Three Hours or Less from Paris by Train: Loire Valley

(Richard Nahem)

For July, we returned to the Loire Valley by special invitation from La Grande Maison Younan Collection, a new chain of luxury chateau hotels.

Fulfilling a childhood dream to own a French chateau, American real estate entrepreneur Zaya S. Younan established La Grande Maison Younan Collection in 2015. He bought and restored four chateaus in the Poitou-Charentes and Loire areas, which are both about two-hours from Paris by train. His goal was to was to revive and sustain the French art de vivre and to make chateau living accessible to the public.

We were invited in early July to stay at Chateau de Beauvois, the first acquisition of La Grande Maison Younan Collection. The 72-minute train to Tours departed from Montparnasse station in Paris and the hotel-arranged transfer took about 20 minutes.

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The stately chateau is located off a narrow country road just up a hill on 57 acres of woodland. We felt like royalty when we checked in the opulently decorated lobby and front desk area with mammoth crystal chandeliers, Louis XV chairs of royal blue velvet and gold trimming and wood beam ceilings.

Our spacious suite inside a stone Renaissance tower was furnished in a similar ornate style as the lobby. In the bedroom, a canopied bed was covered in a classic French print fabric with the same fabric covering the walls and used for the elaborate drapes. The living room was filled with French antiques, including a dark wood writing desk trimmed with gold, thick red carpeting and a mahogany armoire.

The outdoor pool is located below the chateau on a flat plot of land and, in the late afternoon, we enjoyed a refreshing swim in the large-scale pool with the hotel crest emblazoned across the bottom. Comfortable chaise lounges covered with plush white towels and a private cabana were a welcome amenity to the pool.


At dusk, we enjoyed a glass of local, crisp white wine on the terrace, surrounded by beautifully manicured gardens with formal box hedges dressed with red summer flowers and a statuary. The view of the Loire River with the lush green landscape around it and the scarlet sky was transfixing.

King Louis XIII frequently hunted in the forest next to the chateau in the 1600s and the formal restaurant is aptly named after him. Chef Régis Guilpain prepared an exceptional seasonal meal of fresh, local oysters, a terrine of spring vegetables with green peas and purple artichokes, and pan-fried pike fish with melted leeks, mushroom and purple potatoes. The joy of ripe summer fruits came alive with the dessert of wild strawberries accompanied by a light biscuit and red currants.

The next morning we toured the impressive wine cellar, 50 feet below the chateau, with storage space of over 12,000 bottles. The cellar has been completely refitted in black and gold décor and a salon has been added, which is available for private wine tastings.

Chateau de Beauvois is a four-star property with 35 rooms and suites. Other amenities include a tennis court, tree-lined bicycle paths and an extensive collection of the finest cigars.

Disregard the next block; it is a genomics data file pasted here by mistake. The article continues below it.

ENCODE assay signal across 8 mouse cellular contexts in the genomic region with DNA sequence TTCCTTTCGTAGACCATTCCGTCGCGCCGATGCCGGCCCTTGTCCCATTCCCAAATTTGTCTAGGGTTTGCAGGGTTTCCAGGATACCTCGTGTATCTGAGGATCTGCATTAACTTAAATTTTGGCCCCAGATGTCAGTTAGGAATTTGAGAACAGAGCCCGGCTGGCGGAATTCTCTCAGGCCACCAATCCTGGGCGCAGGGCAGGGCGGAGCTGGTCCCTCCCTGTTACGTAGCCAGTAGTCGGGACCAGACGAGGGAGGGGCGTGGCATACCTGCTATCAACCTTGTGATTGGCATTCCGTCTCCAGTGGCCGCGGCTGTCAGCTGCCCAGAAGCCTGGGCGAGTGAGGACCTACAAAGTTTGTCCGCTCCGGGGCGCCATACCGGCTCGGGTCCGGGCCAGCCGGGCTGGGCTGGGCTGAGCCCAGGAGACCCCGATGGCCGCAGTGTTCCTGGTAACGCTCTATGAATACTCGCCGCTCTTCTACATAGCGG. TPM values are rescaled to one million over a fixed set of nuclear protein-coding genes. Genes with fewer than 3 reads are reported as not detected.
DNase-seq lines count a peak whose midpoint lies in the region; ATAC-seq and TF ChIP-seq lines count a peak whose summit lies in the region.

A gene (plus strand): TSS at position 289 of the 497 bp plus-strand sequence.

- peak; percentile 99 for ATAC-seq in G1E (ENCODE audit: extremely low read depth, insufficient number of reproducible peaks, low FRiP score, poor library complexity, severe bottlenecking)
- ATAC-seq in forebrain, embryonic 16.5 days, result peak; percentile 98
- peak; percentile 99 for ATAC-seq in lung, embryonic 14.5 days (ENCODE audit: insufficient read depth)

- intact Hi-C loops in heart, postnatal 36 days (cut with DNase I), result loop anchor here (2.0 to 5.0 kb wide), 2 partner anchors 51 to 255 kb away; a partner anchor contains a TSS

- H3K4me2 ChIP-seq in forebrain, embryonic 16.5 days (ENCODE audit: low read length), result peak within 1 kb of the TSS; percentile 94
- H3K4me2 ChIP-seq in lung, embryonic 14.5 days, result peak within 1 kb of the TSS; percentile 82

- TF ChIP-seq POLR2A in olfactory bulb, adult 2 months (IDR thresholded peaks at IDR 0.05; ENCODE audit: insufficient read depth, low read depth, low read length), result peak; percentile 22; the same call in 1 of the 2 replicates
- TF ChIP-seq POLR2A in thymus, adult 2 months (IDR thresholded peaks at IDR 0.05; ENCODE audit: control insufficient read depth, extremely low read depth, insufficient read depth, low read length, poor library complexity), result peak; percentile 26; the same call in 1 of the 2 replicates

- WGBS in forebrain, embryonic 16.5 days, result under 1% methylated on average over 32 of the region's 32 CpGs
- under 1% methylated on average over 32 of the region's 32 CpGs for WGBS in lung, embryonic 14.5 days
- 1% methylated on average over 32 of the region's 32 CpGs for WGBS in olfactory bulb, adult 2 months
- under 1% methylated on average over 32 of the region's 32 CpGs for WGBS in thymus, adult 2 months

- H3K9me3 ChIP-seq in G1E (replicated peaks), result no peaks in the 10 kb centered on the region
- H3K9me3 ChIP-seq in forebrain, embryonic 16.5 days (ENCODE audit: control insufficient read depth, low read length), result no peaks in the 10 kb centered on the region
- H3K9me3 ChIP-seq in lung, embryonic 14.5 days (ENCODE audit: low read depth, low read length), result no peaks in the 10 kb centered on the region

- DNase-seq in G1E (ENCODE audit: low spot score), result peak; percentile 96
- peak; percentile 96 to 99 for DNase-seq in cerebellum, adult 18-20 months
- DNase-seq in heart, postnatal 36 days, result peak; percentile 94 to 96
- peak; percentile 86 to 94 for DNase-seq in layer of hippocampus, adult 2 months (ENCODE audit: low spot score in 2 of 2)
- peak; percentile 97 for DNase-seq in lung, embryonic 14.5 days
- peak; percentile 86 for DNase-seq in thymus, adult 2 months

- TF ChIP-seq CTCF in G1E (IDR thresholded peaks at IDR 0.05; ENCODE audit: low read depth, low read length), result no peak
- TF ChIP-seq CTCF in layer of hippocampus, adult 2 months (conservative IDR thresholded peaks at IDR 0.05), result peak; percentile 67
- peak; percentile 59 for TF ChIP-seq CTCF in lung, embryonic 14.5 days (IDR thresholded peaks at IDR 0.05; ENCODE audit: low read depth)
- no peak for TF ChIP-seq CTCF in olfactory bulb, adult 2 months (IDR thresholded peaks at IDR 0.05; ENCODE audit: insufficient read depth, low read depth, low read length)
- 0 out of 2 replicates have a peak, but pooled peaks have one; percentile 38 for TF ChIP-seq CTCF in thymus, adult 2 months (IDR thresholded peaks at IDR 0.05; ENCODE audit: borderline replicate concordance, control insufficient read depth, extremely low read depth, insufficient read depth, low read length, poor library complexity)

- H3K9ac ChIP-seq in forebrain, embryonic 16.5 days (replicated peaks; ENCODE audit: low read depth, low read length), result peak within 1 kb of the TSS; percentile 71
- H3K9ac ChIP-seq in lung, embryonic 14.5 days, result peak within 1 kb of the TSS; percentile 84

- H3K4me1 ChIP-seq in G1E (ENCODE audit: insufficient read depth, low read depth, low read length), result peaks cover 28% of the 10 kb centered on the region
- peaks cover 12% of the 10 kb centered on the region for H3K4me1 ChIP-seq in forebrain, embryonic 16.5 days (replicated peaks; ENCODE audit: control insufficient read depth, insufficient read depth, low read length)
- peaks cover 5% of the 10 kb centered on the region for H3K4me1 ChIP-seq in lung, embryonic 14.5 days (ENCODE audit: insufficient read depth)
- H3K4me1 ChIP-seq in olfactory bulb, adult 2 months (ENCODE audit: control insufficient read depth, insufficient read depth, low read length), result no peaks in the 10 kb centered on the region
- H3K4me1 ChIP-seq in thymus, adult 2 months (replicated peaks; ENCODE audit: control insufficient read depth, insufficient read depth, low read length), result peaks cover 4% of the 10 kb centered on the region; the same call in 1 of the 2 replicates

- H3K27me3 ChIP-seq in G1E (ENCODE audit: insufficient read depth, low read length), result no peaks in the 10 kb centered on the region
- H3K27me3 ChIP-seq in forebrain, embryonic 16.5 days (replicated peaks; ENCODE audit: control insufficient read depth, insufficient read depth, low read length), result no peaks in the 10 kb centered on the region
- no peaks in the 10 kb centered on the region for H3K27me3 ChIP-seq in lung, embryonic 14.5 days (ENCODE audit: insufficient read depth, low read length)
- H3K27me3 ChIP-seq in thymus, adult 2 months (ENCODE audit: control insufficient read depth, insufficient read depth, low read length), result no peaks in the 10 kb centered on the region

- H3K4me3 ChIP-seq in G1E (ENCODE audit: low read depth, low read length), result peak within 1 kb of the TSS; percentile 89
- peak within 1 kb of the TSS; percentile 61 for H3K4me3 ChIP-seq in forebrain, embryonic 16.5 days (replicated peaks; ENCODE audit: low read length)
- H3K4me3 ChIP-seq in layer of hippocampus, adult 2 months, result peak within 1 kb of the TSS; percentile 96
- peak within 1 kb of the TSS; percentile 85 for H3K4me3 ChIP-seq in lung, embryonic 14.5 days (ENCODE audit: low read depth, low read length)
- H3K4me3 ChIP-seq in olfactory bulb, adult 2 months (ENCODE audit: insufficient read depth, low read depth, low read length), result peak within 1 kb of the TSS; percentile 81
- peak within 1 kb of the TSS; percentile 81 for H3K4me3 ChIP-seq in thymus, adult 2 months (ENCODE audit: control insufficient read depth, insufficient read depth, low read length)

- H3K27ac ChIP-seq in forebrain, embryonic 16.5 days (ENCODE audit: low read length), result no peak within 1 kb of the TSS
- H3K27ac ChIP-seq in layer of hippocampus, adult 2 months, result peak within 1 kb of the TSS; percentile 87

In a kind gesture to familiarize us with other historic and cultural sites in the area, the chateau called upon the local tourist board to organize a day tour.

Our first stop was Chateau Villandry and gardens. The last of the great Renaissance castles, Villandry was constructed in 1532 for Jean Le Breton, the finance minister under King Francois I. The true highlight of the chateau is the six magnificent gardens, covering most of the estate. Most dazzling were the meticulously, manicured formal gardens as viewed from the top floor of the chateau and the vegetable garden maze filled with summer vegetables. A walk through the water garden soothed our senses, cooling us off from the warm, humid day.

Another maze garden featured an exhibition of contemporary sculptures by Marina de Soos and in the chateau, painter Jean-Yves Bourgain displays his works inspired by the Renaissance.

During July and August, Villandry hosts Nights of a Thousand Lights, an evening where the chateau and gardens are illuminated by two thousand candle flames.

Our second outing was to Chateau De Langeais, a chateau Louis XI ordered to be constructed in 1465 to secure his rein in the Loire region. A secret marriage in 1491 of Anne of Brittany to Charles VIII in the chateau, secured her standing in the French Kingdom. Today, Chateau De Langeais is a UNESCO World Heritage site with 15 rooms on public display. Intricate tapestries from the 15th and 16th century, hand carved furniture, stone fireplaces, tiled floors, and velvet, canopied beds adorn the rooms.

Outside, in the park grounds, is a formal garden leading up to hill where a fortress from 1,000 AD still stands. Behind the fortress are faithfully reconstructed scaffolding and lifting machines from the year 1,000. The Belvedere Promenade is landscaped with cedar and sequoia trees leading to a telescope to view the Loire River. Kids can climb the six-story tree house carved inside ancient cedar tree with panoramic views of the village of Langeais.

Chateau de Beauvois

Chateau Villandry

Chateau De Langeais

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